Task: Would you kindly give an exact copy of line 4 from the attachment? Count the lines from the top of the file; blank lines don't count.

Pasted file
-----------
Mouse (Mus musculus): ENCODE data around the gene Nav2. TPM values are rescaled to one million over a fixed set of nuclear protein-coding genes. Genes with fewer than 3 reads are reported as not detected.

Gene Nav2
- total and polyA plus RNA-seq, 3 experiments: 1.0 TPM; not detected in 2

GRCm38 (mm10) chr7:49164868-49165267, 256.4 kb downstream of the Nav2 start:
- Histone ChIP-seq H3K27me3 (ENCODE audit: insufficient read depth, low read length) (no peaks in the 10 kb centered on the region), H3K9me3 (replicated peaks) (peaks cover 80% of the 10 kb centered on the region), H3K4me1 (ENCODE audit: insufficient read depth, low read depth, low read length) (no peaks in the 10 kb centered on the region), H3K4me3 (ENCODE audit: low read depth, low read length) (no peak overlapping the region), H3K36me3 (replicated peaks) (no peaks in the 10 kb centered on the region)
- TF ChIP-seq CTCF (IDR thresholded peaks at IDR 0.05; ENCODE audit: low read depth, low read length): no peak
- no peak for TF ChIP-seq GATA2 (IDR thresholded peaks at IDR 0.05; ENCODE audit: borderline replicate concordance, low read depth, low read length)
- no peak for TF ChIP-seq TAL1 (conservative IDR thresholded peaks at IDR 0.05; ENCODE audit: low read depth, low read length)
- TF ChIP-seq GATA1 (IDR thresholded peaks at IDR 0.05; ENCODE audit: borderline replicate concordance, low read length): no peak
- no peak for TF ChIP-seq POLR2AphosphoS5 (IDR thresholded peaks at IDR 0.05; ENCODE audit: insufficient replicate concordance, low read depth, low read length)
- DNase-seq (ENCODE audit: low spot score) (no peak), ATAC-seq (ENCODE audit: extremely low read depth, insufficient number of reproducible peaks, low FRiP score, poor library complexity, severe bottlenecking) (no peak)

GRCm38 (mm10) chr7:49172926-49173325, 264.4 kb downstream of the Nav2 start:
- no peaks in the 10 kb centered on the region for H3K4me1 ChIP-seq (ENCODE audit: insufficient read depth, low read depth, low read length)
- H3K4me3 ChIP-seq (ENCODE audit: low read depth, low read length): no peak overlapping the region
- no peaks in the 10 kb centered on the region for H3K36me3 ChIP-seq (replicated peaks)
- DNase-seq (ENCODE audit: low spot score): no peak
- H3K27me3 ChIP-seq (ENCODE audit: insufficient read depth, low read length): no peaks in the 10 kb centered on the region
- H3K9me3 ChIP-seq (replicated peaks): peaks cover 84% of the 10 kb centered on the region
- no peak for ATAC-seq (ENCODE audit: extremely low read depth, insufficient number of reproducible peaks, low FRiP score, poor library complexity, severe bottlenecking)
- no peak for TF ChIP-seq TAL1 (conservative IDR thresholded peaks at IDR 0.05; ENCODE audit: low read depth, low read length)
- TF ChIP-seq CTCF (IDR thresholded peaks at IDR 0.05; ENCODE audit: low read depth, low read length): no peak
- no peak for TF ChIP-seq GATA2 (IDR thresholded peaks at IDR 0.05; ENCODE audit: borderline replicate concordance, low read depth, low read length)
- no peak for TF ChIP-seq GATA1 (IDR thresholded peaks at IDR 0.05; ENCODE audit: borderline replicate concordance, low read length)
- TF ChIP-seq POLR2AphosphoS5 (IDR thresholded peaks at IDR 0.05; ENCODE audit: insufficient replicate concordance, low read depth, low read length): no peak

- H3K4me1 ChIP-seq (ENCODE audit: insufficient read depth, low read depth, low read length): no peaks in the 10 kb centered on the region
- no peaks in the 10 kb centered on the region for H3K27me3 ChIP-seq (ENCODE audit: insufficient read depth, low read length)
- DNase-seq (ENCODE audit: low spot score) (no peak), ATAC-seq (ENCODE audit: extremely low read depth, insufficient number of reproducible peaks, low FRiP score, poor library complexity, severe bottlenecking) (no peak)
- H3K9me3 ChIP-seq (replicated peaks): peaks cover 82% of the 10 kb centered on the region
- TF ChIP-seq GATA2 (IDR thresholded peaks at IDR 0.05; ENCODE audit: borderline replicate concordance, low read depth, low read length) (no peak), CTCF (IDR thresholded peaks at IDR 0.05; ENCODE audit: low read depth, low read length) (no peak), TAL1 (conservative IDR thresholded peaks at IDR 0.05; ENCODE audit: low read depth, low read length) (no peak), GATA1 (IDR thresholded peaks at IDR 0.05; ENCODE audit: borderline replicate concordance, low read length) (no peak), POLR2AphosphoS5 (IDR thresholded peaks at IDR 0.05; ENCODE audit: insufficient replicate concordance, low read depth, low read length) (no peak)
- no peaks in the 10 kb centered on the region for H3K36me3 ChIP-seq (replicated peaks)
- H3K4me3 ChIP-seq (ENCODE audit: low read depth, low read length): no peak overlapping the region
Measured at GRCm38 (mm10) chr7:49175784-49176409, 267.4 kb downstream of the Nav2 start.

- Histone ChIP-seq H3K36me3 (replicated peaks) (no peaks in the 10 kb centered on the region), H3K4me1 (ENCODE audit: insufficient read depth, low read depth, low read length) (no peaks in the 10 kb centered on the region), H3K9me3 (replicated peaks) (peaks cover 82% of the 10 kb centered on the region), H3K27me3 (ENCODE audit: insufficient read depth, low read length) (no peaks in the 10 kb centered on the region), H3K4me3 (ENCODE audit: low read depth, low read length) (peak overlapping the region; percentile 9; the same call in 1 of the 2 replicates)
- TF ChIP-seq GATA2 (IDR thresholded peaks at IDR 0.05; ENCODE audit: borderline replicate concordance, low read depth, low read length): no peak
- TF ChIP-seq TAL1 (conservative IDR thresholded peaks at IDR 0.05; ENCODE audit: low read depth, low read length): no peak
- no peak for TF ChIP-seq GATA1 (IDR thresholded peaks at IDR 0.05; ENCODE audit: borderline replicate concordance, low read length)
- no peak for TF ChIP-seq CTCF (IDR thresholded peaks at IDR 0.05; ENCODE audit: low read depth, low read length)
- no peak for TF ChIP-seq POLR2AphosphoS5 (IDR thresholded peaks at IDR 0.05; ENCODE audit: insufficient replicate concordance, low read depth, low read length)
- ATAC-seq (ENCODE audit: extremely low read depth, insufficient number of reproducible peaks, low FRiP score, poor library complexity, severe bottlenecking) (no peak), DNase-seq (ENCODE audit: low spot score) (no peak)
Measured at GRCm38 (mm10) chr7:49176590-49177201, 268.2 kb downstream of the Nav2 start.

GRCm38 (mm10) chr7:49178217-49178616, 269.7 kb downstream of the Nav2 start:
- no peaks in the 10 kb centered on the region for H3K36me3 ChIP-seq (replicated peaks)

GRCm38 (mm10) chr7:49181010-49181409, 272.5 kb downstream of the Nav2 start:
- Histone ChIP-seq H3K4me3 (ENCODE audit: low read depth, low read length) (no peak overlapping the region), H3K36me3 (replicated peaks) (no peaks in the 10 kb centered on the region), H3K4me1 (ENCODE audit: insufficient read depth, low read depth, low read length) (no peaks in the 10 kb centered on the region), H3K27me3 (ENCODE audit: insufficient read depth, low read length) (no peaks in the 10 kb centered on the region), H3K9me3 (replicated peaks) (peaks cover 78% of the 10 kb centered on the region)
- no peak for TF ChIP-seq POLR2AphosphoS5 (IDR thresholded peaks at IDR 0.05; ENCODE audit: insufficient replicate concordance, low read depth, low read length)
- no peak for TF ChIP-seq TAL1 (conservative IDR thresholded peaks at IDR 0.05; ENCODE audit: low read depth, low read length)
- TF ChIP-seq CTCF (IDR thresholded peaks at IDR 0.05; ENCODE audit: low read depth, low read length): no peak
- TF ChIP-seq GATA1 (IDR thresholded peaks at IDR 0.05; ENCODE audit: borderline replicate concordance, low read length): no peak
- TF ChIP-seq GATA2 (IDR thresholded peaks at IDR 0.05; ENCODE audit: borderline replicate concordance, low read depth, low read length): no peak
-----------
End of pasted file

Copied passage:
GRCm38 (mm10) chr7:49164868-49165267, 256.4 kb downstream of the Nav2 start: